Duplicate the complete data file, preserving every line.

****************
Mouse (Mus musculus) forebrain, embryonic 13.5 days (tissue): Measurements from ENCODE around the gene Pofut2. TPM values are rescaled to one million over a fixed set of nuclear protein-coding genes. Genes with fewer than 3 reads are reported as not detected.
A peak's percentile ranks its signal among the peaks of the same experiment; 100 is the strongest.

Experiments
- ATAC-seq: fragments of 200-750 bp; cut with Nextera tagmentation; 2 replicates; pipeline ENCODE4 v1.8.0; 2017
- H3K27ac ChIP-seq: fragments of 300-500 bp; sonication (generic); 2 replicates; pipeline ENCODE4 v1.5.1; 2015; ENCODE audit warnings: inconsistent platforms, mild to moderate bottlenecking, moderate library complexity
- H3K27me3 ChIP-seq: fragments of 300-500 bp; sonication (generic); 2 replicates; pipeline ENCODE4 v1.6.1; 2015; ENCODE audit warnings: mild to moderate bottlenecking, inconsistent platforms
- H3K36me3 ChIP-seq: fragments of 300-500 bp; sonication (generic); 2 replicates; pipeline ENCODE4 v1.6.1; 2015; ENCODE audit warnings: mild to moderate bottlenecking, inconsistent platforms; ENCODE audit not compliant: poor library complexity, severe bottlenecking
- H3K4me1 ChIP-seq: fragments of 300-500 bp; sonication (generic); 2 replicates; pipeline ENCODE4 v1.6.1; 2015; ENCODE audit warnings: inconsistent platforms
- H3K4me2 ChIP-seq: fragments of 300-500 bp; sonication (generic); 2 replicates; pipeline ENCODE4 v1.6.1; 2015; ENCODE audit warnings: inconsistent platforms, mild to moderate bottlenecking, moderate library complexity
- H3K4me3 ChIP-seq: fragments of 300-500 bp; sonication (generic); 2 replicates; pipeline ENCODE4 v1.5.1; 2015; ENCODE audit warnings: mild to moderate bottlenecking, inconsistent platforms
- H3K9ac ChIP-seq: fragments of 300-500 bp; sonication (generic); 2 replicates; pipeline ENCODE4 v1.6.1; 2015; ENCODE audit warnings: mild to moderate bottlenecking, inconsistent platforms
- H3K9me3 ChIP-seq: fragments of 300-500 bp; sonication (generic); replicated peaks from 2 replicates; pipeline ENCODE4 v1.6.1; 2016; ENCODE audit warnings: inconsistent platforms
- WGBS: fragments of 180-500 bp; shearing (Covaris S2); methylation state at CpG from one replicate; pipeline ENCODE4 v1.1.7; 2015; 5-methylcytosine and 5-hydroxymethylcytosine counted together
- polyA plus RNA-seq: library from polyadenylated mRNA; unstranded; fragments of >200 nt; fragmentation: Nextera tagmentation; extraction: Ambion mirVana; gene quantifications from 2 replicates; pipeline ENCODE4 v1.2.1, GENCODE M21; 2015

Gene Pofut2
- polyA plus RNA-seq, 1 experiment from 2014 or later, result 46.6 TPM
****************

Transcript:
Mouse (Mus musculus) forebrain, embryonic 13.5 days (tissue): Measurements from ENCODE around the gene Pofut2. TPM values are rescaled to one million over a fixed set of nuclear protein-coding genes. Genes with fewer than 3 reads are reported as not detected.
A peak's percentile ranks its signal among the peaks of the same experiment; 100 is the strongest.

Experiments
- ATAC-seq: fragments of 200-750 bp; cut with Nextera tagmentation; 2 replicates; pipeline ENCODE4 v1.8.0; 2017
- H3K27ac ChIP-seq: fragments of 300-500 bp; sonication (generic); 2 replicates; pipeline ENCODE4 v1.5.1; 2015; ENCODE audit warnings: inconsistent platforms, mild to moderate bottlenecking, moderate library complexity
- H3K27me3 ChIP-seq: fragments of 300-500 bp; sonication (generic); 2 replicates; pipeline ENCODE4 v1.6.1; 2015; ENCODE audit warnings: mild to moderate bottlenecking, inconsistent platforms
- H3K36me3 ChIP-seq: fragments of 300-500 bp; sonication (generic); 2 replicates; pipeline ENCODE4 v1.6.1; 2015; ENCODE audit warnings: mild to moderate bottlenecking, inconsistent platforms; ENCODE audit not compliant: poor library complexity, severe bottlenecking
- H3K4me1 ChIP-seq: fragments of 300-500 bp; sonication (generic); 2 replicates; pipeline ENCODE4 v1.6.1; 2015; ENCODE audit warnings: inconsistent platforms
- H3K4me2 ChIP-seq: fragments of 300-500 bp; sonication (generic); 2 replicates; pipeline ENCODE4 v1.6.1; 2015; ENCODE audit warnings: inconsistent platforms, mild to moderate bottlenecking, moderate library complexity
- H3K4me3 ChIP-seq: fragments of 300-500 bp; sonication (generic); 2 replicates; pipeline ENCODE4 v1.5.1; 2015; ENCODE audit warnings: mild to moderate bottlenecking, inconsistent platforms
- H3K9ac ChIP-seq: fragments of 300-500 bp; sonication (generic); 2 replicates; pipeline ENCODE4 v1.6.1; 2015; ENCODE audit warnings: mild to moderate bottlenecking, inconsistent platforms
- H3K9me3 ChIP-seq: fragments of 300-500 bp; sonication (generic); replicated peaks from 2 replicates; pipeline ENCODE4 v1.6.1; 2016; ENCODE audit warnings: inconsistent platforms
- WGBS: fragments of 180-500 bp; shearing (Covaris S2); methylation state at CpG from one replicate; pipeline ENCODE4 v1.1.7; 2015; 5-methylcytosine and 5-hydroxymethylcytosine counted together
- polyA plus RNA-seq: library from polyadenylated mRNA; unstranded; fragments of >200 nt; fragmentation: Nextera tagmentation; extraction: Ambion mirVana; gene quantifications from 2 replicates; pipeline ENCODE4 v1.2.1, GENCODE M21; 2015

Gene Pofut2
- polyA plus RNA-seq, 1 experiment from 2014 or later, result 46.6 TPM